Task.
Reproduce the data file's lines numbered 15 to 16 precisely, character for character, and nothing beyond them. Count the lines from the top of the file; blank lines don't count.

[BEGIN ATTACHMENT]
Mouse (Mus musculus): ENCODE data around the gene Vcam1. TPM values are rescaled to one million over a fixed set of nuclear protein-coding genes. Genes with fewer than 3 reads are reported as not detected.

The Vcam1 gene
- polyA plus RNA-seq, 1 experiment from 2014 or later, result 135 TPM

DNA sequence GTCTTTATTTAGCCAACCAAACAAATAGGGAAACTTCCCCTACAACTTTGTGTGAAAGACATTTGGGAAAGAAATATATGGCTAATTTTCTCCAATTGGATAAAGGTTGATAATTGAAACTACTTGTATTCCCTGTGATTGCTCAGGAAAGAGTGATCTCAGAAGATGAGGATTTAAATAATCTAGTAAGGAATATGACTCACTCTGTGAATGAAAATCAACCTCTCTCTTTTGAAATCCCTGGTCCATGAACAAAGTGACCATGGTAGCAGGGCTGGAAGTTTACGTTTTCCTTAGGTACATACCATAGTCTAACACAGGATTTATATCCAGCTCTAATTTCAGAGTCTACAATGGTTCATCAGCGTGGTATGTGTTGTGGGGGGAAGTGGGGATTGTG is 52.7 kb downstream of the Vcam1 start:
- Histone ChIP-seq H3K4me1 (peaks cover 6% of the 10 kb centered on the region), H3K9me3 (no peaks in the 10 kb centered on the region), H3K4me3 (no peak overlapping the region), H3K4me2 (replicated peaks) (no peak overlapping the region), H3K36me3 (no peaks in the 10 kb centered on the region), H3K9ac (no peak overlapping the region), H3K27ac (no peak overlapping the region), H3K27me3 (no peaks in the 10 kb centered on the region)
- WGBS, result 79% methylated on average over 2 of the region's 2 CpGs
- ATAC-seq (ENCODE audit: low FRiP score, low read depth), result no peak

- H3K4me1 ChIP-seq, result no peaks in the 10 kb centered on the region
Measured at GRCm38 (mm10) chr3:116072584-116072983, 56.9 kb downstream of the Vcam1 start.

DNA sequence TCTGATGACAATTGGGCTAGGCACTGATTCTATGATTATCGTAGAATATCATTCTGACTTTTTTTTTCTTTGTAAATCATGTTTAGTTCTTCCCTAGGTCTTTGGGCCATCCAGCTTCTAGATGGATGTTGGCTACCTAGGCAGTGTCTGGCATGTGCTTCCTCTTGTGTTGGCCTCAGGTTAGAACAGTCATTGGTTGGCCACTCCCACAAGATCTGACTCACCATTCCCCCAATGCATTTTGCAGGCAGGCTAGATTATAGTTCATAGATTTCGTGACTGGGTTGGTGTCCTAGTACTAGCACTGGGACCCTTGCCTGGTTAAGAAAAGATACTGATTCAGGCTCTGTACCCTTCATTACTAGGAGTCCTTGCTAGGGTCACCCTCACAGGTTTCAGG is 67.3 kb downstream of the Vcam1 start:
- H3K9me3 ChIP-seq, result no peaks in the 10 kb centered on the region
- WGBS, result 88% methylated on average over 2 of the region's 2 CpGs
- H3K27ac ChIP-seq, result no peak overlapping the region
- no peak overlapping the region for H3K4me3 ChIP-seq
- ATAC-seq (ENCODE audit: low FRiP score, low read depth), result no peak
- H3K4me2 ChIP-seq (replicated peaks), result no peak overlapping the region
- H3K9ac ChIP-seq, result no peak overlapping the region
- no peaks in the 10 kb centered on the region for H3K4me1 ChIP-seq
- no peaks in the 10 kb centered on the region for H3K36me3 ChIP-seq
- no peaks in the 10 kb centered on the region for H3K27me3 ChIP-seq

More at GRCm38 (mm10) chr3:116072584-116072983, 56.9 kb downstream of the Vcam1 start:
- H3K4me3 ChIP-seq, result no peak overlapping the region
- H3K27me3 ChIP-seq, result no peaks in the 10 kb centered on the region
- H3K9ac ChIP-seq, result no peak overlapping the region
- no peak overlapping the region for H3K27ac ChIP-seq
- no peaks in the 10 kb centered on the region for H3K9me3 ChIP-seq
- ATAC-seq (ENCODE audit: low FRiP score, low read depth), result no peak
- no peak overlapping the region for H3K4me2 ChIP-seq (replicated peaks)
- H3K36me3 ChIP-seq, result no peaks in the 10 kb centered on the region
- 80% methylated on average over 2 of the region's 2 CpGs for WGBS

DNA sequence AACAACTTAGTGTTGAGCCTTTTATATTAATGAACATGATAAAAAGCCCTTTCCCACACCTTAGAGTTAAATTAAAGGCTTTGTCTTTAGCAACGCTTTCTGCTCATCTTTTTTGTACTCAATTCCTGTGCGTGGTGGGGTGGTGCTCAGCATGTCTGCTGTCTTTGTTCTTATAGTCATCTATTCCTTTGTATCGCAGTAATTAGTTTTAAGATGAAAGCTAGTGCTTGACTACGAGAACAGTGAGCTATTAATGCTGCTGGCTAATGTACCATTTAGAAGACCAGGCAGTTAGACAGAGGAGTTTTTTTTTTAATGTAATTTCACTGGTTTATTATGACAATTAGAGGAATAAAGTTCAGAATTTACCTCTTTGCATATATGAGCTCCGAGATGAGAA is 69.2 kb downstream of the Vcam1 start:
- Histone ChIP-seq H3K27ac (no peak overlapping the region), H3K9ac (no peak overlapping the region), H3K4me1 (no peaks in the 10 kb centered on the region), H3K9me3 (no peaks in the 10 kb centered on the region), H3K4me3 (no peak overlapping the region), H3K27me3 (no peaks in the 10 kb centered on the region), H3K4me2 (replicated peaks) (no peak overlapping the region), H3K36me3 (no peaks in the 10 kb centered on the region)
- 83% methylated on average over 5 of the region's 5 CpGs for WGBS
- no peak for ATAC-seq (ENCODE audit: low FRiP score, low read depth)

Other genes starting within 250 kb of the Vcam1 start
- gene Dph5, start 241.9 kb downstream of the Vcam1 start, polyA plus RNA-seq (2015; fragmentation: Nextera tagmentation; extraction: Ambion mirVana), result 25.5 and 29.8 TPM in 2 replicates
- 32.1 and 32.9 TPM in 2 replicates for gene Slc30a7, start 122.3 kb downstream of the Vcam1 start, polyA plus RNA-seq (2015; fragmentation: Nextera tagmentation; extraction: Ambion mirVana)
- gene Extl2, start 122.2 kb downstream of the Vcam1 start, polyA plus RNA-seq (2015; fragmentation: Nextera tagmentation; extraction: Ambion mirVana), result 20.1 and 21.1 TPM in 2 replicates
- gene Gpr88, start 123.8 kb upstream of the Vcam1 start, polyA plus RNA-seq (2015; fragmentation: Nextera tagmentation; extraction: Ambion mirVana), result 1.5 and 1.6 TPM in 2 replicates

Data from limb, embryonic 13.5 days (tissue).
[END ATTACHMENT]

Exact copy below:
- ATAC-seq (ENCODE audit: low FRiP score, low read depth), result no peak
- H3K4me2 ChIP-seq (replicated peaks), result no peak overlapping the region